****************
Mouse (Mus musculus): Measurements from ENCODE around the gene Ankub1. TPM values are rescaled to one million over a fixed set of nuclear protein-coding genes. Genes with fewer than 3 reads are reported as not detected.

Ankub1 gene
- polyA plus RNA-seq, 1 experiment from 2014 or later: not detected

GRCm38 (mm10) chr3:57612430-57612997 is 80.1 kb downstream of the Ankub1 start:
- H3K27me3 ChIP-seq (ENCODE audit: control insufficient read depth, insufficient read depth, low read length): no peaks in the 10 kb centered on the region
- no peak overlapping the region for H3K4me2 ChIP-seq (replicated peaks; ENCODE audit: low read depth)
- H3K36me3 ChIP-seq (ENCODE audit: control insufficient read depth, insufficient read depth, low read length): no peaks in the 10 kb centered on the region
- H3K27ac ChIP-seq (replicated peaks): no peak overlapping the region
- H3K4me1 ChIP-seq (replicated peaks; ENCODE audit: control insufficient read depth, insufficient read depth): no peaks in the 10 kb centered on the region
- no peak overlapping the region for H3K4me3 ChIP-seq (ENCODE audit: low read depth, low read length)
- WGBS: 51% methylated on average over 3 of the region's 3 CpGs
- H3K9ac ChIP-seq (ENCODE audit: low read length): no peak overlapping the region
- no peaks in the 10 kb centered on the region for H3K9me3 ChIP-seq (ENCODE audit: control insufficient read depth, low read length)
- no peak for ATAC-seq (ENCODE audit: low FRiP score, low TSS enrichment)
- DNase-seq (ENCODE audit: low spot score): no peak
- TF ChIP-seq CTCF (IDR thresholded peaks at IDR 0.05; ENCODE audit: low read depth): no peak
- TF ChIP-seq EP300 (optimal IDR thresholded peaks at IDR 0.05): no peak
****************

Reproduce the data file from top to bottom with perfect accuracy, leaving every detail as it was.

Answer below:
Mouse (Mus musculus): Measurements from ENCODE around the gene Ankub1. TPM values are rescaled to one million over a fixed set of nuclear protein-coding genes. Genes with fewer than 3 reads are reported as not detected.

Ankub1 gene
- polyA plus RNA-seq, 1 experiment from 2014 or later: not detected

GRCm38 (mm10) chr3:57612430-57612997 is 80.1 kb downstream of the Ankub1 start:
- H3K27me3 ChIP-seq (ENCODE audit: control insufficient read depth, insufficient read depth, low read length): no peaks in the 10 kb centered on the region
- no peak overlapping the region for H3K4me2 ChIP-seq (replicated peaks; ENCODE audit: low read depth)
- H3K36me3 ChIP-seq (ENCODE audit: control insufficient read depth, insufficient read depth, low read length): no peaks in the 10 kb centered on the region
- H3K27ac ChIP-seq (replicated peaks): no peak overlapping the region
- H3K4me1 ChIP-seq (replicated peaks; ENCODE audit: control insufficient read depth, insufficient read depth): no peaks in the 10 kb centered on the region
- no peak overlapping the region for H3K4me3 ChIP-seq (ENCODE audit: low read depth, low read length)
- WGBS: 51% methylated on average over 3 of the region's 3 CpGs
- H3K9ac ChIP-seq (ENCODE audit: low read length): no peak overlapping the region
- no peaks in the 10 kb centered on the region for H3K9me3 ChIP-seq (ENCODE audit: control insufficient read depth, low read length)
- no peak for ATAC-seq (ENCODE audit: low FRiP score, low TSS enrichment)
- DNase-seq (ENCODE audit: low spot score): no peak
- TF ChIP-seq CTCF (IDR thresholded peaks at IDR 0.05; ENCODE audit: low read depth): no peak
- TF ChIP-seq EP300 (optimal IDR thresholded peaks at IDR 0.05): no peak